Auckland ambition

Plans for one of Auckland's most ambitious development projects have been scuttled, resulting in the sale of a big inner-city block…

Westpac has called a halt to funding for the £223 million Rhubarb Lane, a 20-building project on a 2.9ha north-sloping site with three street frontages.

The credit crunch has turned that dream into a nightmare, and the bank wants its money back quickly.

It is demanding an auction, rather than a sale by tender, as the fastest sales method.

The land is the old Auckland City Council works depot, now owned by developer Jamie Peters of Starline Group.

It is on an area bounded by Cook St, Wellesley St and Nelson St.

"The world's newest village is right here in Auckland," says Rhubarb Lane's website. "A super group of New Zealand's leading Architects are about to rejuvenate Auckland's creative district."

Westpac has told Bayleys to sell the land, and Mr Peters says the matter is out of his hands.

Westpac is the first mortgagee but other funders are involved, including St Laurence and Babcock and Brown.

The Herald understands Westpac has a £15 million mortgage on Mr Peters' freehold interest and a similar mortgage on the leasehold. This mortgage is not for sale.

The council sold the works depot about eight years ago for about £2.2 million. It was sold to Starline Group about four years ago for £11 million. Total debt on the land is now believed to be about £50.5 million.

Bayleys will auction the property on December 10th.

"This is one of Auckland city's largest redevelopment sites," said David Bayley and Robert Platt of Bayleys.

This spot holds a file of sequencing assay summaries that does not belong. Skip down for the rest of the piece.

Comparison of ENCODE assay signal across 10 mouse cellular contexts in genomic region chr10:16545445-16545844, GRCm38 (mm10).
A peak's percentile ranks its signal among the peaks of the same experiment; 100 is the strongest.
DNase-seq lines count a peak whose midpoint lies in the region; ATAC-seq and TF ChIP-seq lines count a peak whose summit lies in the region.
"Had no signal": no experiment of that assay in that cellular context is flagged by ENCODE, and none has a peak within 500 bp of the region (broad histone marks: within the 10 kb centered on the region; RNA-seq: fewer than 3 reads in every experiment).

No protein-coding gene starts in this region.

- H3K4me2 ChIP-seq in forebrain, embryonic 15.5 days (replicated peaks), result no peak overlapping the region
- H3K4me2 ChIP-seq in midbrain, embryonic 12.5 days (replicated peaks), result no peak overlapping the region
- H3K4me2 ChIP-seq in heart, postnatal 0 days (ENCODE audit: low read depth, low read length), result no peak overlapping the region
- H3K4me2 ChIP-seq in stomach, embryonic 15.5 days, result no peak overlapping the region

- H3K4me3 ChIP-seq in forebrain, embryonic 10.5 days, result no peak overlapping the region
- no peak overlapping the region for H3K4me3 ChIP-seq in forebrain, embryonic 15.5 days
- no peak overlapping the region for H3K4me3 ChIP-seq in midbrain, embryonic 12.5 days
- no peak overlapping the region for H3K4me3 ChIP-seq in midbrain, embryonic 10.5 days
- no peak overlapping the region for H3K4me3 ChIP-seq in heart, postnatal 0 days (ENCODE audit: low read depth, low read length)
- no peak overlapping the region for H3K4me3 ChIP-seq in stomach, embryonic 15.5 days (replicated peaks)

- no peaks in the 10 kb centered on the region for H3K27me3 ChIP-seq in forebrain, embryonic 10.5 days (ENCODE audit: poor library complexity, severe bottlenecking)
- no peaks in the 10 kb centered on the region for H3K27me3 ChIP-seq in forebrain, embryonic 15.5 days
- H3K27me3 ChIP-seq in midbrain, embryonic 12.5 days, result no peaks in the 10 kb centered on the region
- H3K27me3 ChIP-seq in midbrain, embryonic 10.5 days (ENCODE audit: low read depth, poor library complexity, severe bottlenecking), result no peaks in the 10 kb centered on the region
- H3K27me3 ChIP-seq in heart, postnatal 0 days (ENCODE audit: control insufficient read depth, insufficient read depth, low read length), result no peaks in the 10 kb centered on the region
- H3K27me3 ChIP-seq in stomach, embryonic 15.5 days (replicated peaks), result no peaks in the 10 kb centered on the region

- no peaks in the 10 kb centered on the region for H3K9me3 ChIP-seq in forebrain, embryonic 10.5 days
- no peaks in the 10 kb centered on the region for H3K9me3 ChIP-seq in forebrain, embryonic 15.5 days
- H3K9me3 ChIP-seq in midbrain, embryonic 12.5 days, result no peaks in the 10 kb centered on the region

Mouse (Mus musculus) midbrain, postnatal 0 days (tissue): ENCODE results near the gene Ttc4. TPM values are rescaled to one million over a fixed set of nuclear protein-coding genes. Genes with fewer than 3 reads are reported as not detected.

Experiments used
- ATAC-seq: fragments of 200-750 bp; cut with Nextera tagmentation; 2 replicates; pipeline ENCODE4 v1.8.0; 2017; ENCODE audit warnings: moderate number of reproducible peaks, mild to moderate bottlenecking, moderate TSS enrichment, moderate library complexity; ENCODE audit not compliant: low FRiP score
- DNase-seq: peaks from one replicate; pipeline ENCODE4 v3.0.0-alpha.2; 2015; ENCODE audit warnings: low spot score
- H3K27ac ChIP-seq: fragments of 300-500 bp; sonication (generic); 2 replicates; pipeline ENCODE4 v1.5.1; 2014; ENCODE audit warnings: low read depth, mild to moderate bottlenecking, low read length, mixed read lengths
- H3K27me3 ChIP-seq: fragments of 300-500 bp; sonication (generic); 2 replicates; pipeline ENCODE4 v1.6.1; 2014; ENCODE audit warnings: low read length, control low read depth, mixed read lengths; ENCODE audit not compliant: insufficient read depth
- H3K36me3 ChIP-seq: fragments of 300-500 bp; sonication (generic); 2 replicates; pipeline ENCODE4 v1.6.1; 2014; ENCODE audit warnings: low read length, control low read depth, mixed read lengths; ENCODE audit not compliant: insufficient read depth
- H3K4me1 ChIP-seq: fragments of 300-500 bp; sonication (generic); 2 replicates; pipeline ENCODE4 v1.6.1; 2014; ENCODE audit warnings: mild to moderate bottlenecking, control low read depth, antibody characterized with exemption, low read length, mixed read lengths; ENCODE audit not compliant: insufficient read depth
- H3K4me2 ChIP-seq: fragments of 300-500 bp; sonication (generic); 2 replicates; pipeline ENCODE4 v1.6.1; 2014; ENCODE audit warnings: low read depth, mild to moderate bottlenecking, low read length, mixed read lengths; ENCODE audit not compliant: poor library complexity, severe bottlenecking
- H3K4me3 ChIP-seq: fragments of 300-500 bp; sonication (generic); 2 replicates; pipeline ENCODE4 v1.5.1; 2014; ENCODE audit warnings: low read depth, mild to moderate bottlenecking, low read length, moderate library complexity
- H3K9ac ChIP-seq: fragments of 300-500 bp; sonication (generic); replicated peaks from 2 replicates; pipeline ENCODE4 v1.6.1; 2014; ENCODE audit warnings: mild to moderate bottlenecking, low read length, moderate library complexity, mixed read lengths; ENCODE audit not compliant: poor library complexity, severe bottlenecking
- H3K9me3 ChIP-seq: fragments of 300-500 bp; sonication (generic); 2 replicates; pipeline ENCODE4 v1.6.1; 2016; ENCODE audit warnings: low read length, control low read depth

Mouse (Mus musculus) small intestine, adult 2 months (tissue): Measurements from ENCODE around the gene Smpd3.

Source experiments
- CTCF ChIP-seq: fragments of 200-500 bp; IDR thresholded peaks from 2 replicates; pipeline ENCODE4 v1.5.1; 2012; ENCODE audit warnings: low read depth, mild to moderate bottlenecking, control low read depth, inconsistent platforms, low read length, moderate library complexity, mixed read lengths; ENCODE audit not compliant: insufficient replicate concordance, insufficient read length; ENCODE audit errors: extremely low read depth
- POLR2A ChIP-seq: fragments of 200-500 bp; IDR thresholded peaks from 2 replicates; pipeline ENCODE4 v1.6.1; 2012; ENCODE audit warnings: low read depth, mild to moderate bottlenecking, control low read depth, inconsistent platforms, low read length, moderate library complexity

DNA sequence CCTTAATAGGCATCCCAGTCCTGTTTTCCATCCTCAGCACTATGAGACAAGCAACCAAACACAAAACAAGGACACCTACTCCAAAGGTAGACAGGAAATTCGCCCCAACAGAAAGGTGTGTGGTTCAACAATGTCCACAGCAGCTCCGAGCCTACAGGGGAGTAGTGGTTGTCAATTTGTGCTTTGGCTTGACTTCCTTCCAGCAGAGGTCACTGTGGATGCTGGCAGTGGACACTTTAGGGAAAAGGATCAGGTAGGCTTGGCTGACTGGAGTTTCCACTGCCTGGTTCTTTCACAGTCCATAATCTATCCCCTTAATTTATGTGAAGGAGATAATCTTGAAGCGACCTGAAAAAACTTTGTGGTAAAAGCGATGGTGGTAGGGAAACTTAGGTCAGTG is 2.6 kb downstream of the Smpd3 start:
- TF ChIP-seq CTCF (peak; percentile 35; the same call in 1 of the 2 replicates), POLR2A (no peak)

Ground rent of £750,000 a year starts from July 1st next year, but from October 1st, 2012, the rent rises to £2.5 million and is reviewed every seven years after that.

Sydney-based Doug Rikard-Bell of Pelago bought into the project a few years ago, and planned to develop the land owned by Mr Peters. Kellands Real Estate promoted Rhubarb Lane as a big mixed-use project.

Pelago, which said it specialised in "distressed venture management", called the project the Victoria Quarter Depot Site.

"This venture is a 3ha CBD site in Auckland and includes 20 buildings, street hierarchy, courtyards, with non-competing and complementary components," Pelago said, showing images of seven-level buildings and street-front cafes with outdoor dining.

Mr Platt said yesterday the land information memorandum on the property was with law firm Simpson Grierson, acting for Westpac, and should be available today.

"Taking it to auction rather than selling by tender sends a very definite sign to the market. They want it sold."

Mr Peters bought former funder Bridgecorp out of the deal.

In 2005, Bridgecorp Holdings applied to the Overseas Investment Commission for permission to buy the property.

The Herald reported at the time that "Bridgecorp, which is also one of the funders of the £200 million development, previously owned a 24 per cent stake in the land-owning company which holds 61-87 Cook St."

Bridgecorp then won permission to increase its stake to 50 per cent which Peters later bought.

Rod Petricevic, who was then Bridgecorp's boss, said at the time the matter was "somewhat complex" but that the Australian developers had lodged their resource consent application for the new village in 2005.

Buildings of up to 10 levels were planned over a five to six-year development phase.

Source: NZ Herald

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